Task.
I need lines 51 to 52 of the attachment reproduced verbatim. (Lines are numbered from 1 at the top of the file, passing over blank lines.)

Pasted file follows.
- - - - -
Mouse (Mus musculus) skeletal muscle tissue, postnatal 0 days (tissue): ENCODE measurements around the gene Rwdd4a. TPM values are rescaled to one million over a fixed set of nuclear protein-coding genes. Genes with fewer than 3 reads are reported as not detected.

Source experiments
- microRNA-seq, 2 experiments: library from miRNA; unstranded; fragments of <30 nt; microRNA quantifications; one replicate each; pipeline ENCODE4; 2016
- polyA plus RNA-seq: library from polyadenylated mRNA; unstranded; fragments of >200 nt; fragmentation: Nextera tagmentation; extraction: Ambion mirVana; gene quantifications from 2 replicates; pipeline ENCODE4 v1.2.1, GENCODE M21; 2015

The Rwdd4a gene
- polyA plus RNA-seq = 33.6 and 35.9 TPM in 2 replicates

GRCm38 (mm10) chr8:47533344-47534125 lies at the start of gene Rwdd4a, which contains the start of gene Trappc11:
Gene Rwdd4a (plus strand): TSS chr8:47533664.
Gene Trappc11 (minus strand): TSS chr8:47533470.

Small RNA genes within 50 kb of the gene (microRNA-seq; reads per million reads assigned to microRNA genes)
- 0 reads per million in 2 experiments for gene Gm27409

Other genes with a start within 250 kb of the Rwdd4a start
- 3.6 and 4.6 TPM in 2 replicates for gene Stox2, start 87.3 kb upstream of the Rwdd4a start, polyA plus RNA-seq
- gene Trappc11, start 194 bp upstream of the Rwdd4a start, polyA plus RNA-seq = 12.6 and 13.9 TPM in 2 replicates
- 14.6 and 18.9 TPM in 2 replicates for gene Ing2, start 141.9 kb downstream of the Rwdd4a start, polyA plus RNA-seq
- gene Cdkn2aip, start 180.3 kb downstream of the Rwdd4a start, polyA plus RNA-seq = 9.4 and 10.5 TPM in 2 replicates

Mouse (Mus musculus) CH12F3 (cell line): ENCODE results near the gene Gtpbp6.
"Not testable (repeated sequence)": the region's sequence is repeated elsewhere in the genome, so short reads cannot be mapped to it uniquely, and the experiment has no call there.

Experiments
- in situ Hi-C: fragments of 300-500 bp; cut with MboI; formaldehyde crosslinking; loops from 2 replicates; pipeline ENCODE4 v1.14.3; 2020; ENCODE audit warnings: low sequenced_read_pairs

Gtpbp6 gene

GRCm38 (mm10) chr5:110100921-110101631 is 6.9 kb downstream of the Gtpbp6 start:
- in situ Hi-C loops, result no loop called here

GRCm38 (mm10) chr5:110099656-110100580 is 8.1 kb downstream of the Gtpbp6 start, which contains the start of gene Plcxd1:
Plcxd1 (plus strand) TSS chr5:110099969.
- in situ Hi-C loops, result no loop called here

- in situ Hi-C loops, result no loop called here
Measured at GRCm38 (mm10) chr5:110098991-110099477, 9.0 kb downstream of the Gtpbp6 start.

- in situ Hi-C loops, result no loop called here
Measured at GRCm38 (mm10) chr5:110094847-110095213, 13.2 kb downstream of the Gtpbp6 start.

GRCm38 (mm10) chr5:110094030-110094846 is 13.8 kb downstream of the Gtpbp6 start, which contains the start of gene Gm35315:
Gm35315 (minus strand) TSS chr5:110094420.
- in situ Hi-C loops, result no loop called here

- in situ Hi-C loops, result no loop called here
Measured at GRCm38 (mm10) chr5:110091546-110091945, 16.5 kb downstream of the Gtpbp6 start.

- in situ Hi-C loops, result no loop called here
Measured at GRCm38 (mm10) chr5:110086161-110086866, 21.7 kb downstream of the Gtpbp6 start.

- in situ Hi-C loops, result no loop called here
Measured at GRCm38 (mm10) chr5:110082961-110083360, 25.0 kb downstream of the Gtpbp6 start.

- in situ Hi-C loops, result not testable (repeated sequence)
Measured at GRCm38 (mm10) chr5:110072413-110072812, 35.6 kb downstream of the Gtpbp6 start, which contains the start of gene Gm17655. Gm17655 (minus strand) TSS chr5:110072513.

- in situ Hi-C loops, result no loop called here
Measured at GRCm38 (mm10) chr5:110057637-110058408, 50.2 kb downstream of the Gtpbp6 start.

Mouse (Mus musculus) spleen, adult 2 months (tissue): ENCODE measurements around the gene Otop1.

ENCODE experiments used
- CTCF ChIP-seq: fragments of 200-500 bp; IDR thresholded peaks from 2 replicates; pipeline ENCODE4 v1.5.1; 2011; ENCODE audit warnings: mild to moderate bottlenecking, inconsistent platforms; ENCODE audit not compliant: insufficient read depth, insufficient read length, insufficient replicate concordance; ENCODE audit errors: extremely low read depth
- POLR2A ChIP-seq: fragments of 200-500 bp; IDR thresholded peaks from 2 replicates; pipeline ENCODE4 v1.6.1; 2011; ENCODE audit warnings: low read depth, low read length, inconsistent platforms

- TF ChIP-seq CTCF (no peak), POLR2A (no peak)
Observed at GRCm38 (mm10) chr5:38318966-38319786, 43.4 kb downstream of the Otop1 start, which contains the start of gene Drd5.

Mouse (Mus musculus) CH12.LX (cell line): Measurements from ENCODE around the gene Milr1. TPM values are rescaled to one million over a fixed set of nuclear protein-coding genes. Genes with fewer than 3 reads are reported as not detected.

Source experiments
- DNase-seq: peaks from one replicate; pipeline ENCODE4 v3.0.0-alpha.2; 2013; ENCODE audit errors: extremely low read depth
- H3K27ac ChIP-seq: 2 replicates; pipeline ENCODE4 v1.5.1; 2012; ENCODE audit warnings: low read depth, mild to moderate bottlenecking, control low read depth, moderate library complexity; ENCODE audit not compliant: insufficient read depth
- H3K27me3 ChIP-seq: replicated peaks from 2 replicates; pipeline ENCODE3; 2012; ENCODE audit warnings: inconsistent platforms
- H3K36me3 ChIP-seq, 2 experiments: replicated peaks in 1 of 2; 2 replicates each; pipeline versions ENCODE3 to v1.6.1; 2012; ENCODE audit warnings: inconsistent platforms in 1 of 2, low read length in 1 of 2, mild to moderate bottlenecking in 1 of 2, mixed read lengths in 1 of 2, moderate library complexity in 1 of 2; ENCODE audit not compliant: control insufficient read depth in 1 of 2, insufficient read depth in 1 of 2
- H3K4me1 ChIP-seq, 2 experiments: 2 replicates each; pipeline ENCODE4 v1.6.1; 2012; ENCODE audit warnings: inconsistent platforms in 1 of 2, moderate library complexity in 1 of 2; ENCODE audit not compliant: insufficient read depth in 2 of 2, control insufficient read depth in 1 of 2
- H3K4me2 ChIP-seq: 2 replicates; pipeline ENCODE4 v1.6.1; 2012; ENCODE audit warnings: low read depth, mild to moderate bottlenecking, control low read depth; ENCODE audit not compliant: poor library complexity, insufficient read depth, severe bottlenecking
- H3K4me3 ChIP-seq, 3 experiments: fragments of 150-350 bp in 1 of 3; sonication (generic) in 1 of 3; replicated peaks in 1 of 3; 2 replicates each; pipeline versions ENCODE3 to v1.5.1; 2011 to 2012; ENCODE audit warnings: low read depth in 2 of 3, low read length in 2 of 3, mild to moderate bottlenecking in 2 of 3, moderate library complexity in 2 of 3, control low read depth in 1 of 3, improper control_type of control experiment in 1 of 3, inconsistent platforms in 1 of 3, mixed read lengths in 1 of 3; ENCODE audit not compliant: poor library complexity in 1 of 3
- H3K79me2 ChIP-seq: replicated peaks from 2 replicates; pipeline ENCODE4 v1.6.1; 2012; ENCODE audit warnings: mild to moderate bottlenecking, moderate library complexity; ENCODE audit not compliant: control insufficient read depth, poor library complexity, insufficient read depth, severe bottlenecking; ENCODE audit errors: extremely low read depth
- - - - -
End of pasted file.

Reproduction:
Source experiments
- DNase-seq: peaks from one replicate; pipeline ENCODE4 v3.0.0-alpha.2; 2013; ENCODE audit errors: extremely low read depth